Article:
Writing Technique – Black Belt Manuscript Editing

samurai-swordWhen you meet twelve reputable agents in one afternoon and they all give you the exact same piece of advice, you kind of have to take notice.

It’s called Agentfest, an incredible afternoon in the middle of the incredible event called Thrillerfest. Three minutes of undivided attention to give an agent your pitch and hear the magic words – “Sounds interesting, send it to me.” Then line up for the next agent and do it again. I spent all morning getting help polishing my pitch with other writers, managed to talk to twelve agents in the afternoon, then slept for twelve hours. I kid you not, it’s an intense time.

I got eight positive responses, requests for partials or the full manuscript of The Night Nurse. An outstandingly successful day, I’d say. But all the agents – every single one of them – told me to take my story from 136,000 words to 100,000 or less.

I said, no problem. Be in touch in a couple of weeks.

Do the math. I needed to cut my story by almost a third. That’s a lot. In story-speak, that’s two and a half characters, ten scenes, or an entire subplot. Holy crap.

One agent, a delightful man named Bob Mecoy, gave me some sage advice. “Take a Sharpie to every line of description,” he said. “Polish what’s left to really bring out the story’s plot, character development, and themes. Then add back in the description that absolutely has to be there.”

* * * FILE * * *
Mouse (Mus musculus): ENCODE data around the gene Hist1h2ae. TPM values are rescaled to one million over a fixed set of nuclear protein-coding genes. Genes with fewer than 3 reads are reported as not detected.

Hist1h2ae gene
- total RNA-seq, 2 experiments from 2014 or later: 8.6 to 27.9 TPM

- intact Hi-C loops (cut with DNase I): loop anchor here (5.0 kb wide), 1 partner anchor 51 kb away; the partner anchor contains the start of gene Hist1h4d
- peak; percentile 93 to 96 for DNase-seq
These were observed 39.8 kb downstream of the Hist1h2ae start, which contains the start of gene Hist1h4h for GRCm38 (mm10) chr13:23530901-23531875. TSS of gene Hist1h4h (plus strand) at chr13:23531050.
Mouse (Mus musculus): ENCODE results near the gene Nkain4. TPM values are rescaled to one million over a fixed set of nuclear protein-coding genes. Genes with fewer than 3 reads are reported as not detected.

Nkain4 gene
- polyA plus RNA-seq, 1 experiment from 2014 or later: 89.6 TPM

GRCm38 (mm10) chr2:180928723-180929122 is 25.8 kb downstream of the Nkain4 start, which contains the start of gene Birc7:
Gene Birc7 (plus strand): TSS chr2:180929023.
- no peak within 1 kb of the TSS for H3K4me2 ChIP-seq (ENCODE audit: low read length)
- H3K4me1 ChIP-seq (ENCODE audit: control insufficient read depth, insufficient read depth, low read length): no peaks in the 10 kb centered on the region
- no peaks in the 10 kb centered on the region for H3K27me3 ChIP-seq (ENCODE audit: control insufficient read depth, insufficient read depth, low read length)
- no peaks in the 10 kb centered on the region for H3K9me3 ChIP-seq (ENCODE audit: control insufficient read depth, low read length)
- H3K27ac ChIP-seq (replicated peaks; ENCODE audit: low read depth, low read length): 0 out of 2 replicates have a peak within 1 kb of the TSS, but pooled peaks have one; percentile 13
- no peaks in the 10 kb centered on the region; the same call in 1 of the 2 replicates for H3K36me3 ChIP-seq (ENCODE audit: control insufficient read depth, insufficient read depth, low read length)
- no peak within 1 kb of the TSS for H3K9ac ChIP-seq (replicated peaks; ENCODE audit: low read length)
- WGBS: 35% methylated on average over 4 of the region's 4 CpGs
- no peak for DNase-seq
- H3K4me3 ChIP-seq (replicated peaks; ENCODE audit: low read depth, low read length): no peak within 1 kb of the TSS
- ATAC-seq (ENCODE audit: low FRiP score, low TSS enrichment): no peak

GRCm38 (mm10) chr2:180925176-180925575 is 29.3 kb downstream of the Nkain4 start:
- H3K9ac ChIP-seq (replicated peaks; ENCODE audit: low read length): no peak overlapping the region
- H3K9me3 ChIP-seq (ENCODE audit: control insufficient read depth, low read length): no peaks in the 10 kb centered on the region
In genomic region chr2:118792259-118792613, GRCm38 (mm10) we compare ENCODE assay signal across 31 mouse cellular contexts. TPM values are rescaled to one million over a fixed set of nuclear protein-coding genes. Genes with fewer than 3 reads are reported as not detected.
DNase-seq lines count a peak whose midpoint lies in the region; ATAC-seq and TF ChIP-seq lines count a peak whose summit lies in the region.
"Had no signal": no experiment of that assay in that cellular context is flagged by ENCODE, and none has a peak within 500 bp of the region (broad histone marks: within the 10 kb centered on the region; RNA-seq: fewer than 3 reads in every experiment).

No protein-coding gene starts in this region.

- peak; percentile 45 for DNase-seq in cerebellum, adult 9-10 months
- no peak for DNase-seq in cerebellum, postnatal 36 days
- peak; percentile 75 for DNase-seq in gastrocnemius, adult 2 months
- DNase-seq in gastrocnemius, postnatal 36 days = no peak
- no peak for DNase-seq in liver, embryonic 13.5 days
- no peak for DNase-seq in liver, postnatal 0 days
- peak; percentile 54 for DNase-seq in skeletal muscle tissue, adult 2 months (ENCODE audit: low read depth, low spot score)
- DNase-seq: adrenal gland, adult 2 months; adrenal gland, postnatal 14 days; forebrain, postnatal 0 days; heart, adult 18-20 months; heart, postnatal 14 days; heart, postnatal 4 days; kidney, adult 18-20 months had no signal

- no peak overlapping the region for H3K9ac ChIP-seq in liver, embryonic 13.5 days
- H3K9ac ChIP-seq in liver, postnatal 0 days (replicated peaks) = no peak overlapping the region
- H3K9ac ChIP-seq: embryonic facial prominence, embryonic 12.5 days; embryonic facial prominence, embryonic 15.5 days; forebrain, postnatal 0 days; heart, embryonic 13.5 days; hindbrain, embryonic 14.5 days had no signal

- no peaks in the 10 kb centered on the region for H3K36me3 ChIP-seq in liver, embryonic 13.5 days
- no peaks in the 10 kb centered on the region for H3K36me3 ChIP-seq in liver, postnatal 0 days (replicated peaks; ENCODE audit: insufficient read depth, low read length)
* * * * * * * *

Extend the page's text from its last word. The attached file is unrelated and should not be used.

Okay, that was good advice. I also found out that vigorous application of standard editing techniques helps, too. Here’s some of them.

How To Cut A Manuscript

Give your story the Mecoy treatment as described above.

Look at all those brilliant, illuminating, scintillating adjectives and pick one of them for the whole sentence or description. Better yet, kill them all in favour of the right verb.

Don’t belabour the point. If a character trait, plot point, or theme has been made once, don’t make it again. If your second mention of the point doesn’t make it grow or take it in a new direction, then out comes the sword.

Is that chunk of character history really necessary? You might love it, but if the reader doesn’t totally need to know about your character’s disturbed past, burn it.

Keep the end in mind. Your story has one overall thrust, one overall direction. Subplots can add colour and pattern to the weave, but if a scene or character takes the story off in a different direction entirely, that’s too much. That’s a distraction. Hit delete.

Each paragraph, each sentence, should move a character or plotline forward. If it doesn’t, it goes.

Give your baby over to someone else. I am lucky enough to be married to a detail-oriented prolific reader and writer with an analytical mind. When she edits my stories she sees everything I cannot. If you know someone who can really see your novel with the eyes of an editor, they will give you a second perspective on what needs to go and what needs to stay.

Getting It In The Bones

Some good stuff is coming out of this process. I can see how most of my cuts are making the story stronger and better. I can also feel that many of these editing tools are becoming ingrained in my thinking. They are becoming a part of the way I naturally write. Which means – hopefully – that novel 2 will be that much better out of the starting blocks.

My interested agents will have a damn good story on their desks soon. I’ll be diving into novel 2 soon, with a sharpened suite of editing tools at my fingertips. I’m pretty sure I’ll also stop writing at 100,000 words or so.

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Loglines – Setting The Story Hook